Health Teams

Health-focused care requires that primary care physicians evolve beyond "physician-centered care" that is restricted by the dwindling access of the one-on-one physician visit. The family physician of the future can be a leader in the creation of a team of health professionals who provide multiple paths to access care (Figure 2-3) (Grumbach and Bodenheimer, 2004). This may involve group visits, phone contact, and information technology. The goal should be a proactive, collaborative team effort toward meeting patient goals, not just expecting adherence to treatment guidelines (Nutting et al., 2009).

In 2003 the Robert Wood Johnson Foundation supported research to bring behavior change initiatives into primary care to address inactivity, unhealthy eating, smoking, and risky drinking (Cifuentes et al., 2005). Lessons learned from 17 practice-based research networks showed that health behavior change resources are enthusiastically received by practices and patients (Cohen et al., 2005; Woolf et al., 2005), and that practices that use multifaceted team-based interventions are more effective in promoting healthy behaviors than those providing isolated therapy (Goldstein et al., 2004; Prada, 2006; Solberg et al., 2000; Woolf et al., 2005).

When working within teams, it is important to understand the difference among multidisciplinary, interdisciplinary, and transdisciplinary team models (Table 2-3). Traditional multidisciplinary teams are often focused on disease states and are limited to specific organ systems. In multidisci-plinary teams, clinicians work in isolation, with limited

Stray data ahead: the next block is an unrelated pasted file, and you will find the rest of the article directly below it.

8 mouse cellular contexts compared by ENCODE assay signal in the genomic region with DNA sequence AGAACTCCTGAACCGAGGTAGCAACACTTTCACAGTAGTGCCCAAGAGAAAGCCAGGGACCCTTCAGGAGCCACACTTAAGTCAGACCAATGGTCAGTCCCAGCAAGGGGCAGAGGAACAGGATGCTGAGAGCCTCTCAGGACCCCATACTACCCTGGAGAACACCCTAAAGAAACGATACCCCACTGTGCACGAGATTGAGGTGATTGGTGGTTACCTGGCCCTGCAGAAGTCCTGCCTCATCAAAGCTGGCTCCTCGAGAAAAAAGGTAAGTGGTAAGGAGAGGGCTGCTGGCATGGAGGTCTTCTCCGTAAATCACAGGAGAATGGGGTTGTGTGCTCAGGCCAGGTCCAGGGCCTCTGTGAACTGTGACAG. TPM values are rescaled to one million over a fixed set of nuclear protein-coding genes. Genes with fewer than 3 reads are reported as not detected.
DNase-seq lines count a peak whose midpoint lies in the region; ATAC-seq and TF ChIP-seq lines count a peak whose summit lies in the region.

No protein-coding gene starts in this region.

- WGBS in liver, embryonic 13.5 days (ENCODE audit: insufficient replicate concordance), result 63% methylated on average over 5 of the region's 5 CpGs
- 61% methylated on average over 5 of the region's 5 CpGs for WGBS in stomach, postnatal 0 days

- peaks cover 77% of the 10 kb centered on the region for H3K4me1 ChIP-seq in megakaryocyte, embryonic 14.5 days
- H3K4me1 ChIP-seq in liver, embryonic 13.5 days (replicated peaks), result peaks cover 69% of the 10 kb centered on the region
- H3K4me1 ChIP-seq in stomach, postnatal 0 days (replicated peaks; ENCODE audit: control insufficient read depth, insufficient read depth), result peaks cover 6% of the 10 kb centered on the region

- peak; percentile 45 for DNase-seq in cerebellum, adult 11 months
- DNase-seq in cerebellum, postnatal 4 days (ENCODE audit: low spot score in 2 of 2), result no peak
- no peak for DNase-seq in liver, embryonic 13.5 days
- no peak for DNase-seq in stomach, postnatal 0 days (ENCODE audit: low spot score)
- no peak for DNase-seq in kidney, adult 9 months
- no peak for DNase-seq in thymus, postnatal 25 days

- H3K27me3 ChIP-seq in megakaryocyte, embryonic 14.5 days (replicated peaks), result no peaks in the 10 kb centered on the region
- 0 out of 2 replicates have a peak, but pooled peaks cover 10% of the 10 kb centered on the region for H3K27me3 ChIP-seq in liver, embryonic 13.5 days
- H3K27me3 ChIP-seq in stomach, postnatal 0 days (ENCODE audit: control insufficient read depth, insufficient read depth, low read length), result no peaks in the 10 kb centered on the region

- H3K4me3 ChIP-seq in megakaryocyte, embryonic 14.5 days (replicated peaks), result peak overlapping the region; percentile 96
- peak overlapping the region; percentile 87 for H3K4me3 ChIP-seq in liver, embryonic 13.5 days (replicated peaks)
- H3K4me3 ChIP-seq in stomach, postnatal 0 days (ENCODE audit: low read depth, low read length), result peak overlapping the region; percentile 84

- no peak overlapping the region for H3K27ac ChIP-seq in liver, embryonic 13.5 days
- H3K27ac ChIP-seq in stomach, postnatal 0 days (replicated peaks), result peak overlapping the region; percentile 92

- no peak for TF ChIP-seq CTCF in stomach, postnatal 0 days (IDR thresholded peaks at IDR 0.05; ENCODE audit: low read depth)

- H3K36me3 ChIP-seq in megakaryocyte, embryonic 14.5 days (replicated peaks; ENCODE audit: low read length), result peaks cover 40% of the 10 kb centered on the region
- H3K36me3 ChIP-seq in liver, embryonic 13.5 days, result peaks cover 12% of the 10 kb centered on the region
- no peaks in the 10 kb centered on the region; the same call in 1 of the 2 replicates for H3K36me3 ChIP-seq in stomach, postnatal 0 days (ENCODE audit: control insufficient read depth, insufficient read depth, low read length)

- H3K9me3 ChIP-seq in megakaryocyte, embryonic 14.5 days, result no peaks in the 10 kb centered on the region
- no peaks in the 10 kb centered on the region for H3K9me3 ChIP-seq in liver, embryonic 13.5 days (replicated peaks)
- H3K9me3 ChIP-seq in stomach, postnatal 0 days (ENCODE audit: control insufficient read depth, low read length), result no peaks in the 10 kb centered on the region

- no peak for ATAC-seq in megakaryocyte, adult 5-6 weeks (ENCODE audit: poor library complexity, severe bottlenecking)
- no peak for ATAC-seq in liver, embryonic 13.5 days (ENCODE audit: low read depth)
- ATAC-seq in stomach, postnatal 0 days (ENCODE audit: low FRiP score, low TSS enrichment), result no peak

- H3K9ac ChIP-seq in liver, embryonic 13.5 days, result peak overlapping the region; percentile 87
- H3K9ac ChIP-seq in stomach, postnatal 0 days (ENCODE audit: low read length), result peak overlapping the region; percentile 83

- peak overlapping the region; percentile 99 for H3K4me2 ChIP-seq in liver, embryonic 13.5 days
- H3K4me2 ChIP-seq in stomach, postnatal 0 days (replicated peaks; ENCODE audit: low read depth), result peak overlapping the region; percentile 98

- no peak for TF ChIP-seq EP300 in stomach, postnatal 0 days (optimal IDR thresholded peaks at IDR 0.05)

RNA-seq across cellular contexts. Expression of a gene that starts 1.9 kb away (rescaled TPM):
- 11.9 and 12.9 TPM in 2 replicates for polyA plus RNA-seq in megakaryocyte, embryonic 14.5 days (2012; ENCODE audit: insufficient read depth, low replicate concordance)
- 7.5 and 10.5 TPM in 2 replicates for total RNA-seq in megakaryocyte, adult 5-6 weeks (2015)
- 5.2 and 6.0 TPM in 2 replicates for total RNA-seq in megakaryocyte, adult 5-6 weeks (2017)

Old model

Acute medical need

Acute medical need

Behaviorist

>

Specialist

Medical assistant

New model

Chronic disease monitoring \ Prevention need Access needs / Mental health need

New model

Point of care laboratory

Compliance barriers

Pharmacist

Practitioner

Health-oriented team

Figure 2-3 Traditional model versus new model of care showing multiple ways to access the health home (medical home).

communication and collaboration. These models tend to focus on body parts or systems in isolation, not recognizing their interdependence Developing a common goal of health facilitation allows professionals to come together to develop interdisciplinary teams that encourage insight toward new ways of problem solving not previously in the group's collective consciousness. When this new insight develops, the interdisciplinary team becomes a transdisciplinary team as its members develop novel ways to create (or promote) health that transcend the "siloed" model of care (Choi and Pak, 2006; Soklaridis et al., 2007).

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